Adolescent inhalant abuse leads to other drug use and impaired growth; implications for diagnosis

Rose Crossin, Sheree Cairney, Andrew J. Lawrence, Jhodie R. Duncan

Research output: Contribution to journalArticlepeer-review

Abstract

Objective: Abuse of inhalants containing the volatile solvent toluene is a significant public health issue, especially for adolescent and Indigenous communities. Adolescent inhalant abuse can lead to chronic health issues and may initiate a trajectory towards further drug use. Identification of at-risk individuals is difficult and diagnostic tools are limited primarily to measurement of serum toluene. Our objective was to identify the effects of adolescent inhalant abuse on subsequent drug use and growth parameters, and to test the predictive power of growth parameters as a diagnostic measure for inhalant abuse. 

Methods: We retrospectively analysed drug use and growth data from 118 Indigenous males; 86 chronically sniffed petrol as adolescents. 

Results: Petrol sniffing was the earliest drug used (mean 13 years) and increased the likelihood and earlier use of other drugs. Petrol sniffing significantly impaired height and weight and was associated with meeting ‘failure to thrive’ criteria; growth diagnostically out-performed serum toluene.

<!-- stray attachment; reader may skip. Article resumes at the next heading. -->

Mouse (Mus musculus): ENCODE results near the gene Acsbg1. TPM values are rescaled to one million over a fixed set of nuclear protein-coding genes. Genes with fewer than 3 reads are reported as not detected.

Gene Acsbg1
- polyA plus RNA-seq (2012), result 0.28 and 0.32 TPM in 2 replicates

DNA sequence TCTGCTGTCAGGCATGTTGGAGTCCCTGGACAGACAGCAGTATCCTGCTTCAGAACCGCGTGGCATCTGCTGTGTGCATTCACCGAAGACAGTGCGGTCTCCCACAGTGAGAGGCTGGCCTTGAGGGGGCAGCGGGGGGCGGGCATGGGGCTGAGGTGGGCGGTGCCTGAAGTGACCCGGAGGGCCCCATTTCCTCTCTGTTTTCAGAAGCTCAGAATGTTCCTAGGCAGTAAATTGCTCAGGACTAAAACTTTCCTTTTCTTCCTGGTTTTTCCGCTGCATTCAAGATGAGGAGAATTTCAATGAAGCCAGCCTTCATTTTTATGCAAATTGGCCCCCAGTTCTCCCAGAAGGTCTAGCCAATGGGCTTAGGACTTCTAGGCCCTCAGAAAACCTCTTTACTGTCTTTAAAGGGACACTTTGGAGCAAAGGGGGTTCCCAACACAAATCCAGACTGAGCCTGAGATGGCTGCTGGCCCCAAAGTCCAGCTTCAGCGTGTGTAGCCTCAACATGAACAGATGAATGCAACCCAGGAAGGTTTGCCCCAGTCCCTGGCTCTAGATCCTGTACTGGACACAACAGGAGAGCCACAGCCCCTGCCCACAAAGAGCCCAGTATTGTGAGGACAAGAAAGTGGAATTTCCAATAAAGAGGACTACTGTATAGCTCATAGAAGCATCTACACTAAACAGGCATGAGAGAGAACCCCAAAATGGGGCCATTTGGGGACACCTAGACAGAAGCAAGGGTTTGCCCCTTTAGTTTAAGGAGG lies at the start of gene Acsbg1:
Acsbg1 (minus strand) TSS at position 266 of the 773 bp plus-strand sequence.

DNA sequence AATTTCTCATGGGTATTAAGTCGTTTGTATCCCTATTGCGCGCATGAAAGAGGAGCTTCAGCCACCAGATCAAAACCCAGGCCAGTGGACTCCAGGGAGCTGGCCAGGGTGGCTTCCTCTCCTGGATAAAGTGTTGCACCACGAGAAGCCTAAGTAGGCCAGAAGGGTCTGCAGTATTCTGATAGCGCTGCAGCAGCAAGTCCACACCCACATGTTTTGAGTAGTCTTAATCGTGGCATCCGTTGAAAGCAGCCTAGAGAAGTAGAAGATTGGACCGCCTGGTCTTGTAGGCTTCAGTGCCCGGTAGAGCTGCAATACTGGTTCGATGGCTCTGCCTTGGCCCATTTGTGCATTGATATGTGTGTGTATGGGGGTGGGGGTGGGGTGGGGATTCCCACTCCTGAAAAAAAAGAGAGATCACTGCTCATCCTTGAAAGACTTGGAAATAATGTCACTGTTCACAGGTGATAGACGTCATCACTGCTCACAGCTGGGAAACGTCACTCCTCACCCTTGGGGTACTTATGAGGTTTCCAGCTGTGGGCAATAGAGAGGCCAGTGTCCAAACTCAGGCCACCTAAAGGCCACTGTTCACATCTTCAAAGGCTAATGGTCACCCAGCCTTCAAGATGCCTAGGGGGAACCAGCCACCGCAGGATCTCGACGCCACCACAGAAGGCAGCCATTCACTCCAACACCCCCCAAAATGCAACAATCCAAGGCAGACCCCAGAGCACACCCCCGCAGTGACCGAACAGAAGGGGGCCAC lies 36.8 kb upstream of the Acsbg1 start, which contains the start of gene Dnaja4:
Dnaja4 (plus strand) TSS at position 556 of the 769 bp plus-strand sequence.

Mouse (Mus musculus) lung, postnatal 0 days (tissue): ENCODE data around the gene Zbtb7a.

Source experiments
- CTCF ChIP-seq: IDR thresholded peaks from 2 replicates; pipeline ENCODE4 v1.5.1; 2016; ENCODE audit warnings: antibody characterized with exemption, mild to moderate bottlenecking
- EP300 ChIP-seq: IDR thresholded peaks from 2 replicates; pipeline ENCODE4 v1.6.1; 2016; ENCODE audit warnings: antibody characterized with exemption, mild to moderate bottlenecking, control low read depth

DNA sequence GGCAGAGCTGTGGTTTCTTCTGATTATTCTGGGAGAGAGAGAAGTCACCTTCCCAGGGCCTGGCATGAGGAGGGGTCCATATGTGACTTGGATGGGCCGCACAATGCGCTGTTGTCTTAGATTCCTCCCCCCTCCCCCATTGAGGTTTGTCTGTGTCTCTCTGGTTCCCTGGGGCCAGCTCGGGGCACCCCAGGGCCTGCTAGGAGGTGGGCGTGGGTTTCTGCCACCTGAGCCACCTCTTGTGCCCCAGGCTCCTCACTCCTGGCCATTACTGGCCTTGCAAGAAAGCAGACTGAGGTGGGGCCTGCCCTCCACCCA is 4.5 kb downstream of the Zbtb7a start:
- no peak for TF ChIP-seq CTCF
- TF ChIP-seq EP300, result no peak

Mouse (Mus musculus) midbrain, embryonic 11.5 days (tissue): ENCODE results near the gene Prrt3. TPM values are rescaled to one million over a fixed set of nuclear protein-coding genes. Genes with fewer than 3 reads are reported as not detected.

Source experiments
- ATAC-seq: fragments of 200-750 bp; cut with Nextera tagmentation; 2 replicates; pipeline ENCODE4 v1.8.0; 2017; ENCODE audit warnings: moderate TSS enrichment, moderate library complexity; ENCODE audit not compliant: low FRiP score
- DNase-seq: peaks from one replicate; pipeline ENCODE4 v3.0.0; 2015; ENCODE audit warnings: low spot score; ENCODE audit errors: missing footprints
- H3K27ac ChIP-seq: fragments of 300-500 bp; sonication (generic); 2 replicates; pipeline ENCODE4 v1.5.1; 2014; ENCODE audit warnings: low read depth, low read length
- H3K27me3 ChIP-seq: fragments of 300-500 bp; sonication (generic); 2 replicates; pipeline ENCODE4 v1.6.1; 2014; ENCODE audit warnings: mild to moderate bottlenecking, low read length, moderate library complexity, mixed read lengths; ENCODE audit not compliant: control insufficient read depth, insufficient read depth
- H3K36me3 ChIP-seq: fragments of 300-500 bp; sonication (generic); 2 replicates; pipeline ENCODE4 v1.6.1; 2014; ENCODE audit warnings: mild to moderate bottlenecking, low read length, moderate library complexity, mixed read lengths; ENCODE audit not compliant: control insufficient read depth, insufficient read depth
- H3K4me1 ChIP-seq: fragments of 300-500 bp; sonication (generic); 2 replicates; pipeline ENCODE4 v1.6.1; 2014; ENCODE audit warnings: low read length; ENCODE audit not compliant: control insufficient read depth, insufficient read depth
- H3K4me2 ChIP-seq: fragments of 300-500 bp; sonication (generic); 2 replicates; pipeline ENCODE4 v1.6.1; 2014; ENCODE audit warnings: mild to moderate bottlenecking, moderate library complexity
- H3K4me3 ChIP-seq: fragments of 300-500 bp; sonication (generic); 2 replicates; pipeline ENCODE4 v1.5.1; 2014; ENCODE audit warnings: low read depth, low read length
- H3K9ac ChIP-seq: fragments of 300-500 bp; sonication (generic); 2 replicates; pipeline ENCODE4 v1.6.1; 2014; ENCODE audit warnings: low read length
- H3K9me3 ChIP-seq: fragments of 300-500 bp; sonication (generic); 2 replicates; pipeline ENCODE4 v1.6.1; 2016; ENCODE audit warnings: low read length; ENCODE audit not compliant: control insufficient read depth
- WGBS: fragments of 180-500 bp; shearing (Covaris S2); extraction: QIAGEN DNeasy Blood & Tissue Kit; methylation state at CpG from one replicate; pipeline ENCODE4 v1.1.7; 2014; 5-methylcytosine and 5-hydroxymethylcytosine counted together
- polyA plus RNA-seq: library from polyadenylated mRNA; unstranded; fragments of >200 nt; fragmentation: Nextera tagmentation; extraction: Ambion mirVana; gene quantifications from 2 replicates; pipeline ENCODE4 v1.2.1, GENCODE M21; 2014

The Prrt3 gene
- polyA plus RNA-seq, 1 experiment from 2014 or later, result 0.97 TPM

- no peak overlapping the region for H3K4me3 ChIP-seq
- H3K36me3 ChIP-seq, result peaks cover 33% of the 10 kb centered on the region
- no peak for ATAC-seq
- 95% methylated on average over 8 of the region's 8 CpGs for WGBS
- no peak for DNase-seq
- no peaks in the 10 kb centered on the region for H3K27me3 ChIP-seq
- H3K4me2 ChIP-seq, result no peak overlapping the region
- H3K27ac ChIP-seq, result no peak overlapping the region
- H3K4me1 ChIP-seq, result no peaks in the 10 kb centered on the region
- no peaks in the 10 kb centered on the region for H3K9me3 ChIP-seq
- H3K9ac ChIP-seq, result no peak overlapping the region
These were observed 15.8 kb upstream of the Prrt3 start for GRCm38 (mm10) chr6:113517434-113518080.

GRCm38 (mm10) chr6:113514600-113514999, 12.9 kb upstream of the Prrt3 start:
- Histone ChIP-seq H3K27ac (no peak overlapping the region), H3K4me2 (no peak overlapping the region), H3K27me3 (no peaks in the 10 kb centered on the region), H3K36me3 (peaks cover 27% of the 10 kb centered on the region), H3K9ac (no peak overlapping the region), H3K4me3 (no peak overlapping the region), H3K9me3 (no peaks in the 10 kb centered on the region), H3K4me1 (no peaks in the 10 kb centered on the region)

Conclusions: Adolescent inhalant abuse increases the risk for subsequent and earlier drug use. It also impairs growth such that individuals meet ‘failure to thrive’ criteria, representing an improved diagnostic model for inhalant abuse. 

Implications for Public Health: Improved diagnosis of adolescent inhalant abuse may lead to earlier detection and enhanced health outcomes.

Original languageEnglish
Pages (from-to)99-104
Number of pages6
JournalAustralian and New Zealand Journal of Public Health
Volume41
Issue number1
DOIs
Publication statusPublished - 1 Feb 2017
Externally publishedYes

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